Dept. of Cell and Developmental Biology
Oregon Health & Science University
Tumor-initating cells (TICs) are operationally defined as tumor cells with the ability to initiate tumor formation upon grafting into immunocompromised mice. TICs have been characterized as drug resistant and as possible sources of metastatic cells, although the latter function is poorly understood. In order to gain a better understanding of the role of these cells in metastasis, we have studied TICs from a mouse model of skin squamous cell carcinoma (SCC) initiated by activation of Kras and inactivation of Smad4 in the hair follicle bulge stem cells. These mice develop tumors that are metastatic to the lung. Lung metastasis in this model was shown to be greatly increased by xenografting (passaging) the tumors. Two TIC populations were defined within this tumor model, the Hoechst dye excluding side population (SP) and the SP[superscript -]/CD34[superscript +]/CD49f[superscript +] population. We observed that the size of the SP, but not the SP[superscript -]/CD34[superscript +]/CD49f[su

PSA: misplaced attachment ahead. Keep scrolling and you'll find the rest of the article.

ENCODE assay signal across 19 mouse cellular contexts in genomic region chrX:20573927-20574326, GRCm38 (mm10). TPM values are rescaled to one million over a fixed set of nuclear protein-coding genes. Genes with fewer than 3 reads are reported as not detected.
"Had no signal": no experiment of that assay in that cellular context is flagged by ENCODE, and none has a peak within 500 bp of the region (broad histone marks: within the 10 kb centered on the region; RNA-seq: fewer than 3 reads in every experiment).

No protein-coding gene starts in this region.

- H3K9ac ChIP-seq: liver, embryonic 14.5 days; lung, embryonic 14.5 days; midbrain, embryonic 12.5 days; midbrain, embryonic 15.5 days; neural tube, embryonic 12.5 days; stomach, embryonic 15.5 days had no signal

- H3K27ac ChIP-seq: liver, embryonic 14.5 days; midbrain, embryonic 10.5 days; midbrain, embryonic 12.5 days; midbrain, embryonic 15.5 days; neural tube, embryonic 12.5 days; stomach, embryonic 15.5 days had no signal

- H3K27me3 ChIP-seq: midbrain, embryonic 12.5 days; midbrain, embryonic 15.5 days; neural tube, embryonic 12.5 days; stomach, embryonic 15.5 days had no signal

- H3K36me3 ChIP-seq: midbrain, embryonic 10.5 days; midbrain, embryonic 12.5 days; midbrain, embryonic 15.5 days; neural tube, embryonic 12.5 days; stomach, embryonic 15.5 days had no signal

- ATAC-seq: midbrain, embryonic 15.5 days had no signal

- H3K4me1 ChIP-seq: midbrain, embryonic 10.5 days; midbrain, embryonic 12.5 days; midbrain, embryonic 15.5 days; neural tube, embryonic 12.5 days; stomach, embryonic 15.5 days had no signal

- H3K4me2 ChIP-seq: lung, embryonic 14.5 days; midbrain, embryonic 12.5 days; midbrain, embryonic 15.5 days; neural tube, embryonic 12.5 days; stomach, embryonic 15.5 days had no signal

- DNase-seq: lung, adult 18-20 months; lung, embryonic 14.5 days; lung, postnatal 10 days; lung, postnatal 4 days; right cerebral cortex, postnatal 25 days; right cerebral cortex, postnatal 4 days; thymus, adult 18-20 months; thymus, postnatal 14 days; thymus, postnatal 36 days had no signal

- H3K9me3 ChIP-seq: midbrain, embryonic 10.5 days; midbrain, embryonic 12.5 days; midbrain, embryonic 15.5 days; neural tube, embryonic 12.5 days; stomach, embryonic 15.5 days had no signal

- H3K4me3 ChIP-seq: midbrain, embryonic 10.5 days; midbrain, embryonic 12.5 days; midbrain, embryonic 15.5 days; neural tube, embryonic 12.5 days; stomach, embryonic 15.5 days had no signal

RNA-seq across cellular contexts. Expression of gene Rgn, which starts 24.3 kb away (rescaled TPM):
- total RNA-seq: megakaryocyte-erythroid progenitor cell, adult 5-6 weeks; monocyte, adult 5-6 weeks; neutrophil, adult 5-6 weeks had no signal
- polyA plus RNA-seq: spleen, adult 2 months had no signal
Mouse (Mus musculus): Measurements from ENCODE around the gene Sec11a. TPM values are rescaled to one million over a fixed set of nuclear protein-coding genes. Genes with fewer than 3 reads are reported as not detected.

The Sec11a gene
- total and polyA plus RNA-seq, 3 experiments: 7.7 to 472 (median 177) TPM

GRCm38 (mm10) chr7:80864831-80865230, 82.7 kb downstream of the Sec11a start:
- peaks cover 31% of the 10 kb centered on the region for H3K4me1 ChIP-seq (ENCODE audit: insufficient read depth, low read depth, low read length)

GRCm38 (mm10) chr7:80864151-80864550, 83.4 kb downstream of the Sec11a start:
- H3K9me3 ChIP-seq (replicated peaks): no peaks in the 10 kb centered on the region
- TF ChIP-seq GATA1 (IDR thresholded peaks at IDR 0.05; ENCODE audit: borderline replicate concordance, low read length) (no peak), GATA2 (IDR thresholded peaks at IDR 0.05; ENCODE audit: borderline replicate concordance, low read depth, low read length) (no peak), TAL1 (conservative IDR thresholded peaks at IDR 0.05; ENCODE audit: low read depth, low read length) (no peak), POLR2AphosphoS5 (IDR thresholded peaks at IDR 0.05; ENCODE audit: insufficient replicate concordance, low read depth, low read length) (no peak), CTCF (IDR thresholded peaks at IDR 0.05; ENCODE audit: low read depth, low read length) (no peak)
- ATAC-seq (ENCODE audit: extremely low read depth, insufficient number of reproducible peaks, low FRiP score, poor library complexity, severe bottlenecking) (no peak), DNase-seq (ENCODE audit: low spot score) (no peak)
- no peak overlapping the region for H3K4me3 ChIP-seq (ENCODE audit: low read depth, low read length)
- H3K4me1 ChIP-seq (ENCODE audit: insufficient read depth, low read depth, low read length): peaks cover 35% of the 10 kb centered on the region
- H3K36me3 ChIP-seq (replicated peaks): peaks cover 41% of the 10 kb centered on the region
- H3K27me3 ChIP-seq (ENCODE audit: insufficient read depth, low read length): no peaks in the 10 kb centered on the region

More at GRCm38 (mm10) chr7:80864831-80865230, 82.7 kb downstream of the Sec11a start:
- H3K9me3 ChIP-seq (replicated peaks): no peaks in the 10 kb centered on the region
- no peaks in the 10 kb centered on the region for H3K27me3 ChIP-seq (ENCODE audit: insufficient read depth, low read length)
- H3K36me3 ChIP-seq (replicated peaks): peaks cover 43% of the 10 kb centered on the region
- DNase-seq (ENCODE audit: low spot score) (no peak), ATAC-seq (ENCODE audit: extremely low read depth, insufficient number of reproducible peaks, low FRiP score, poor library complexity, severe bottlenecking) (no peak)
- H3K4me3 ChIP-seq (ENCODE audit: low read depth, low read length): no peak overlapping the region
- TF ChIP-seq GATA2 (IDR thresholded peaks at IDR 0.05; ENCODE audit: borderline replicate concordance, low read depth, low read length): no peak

School of Medicine
White, Ruth, "MicroRNA regulation of tumor-initiating-cells in metastasis and chemoresistance" (2011). Scholar Archive. 680.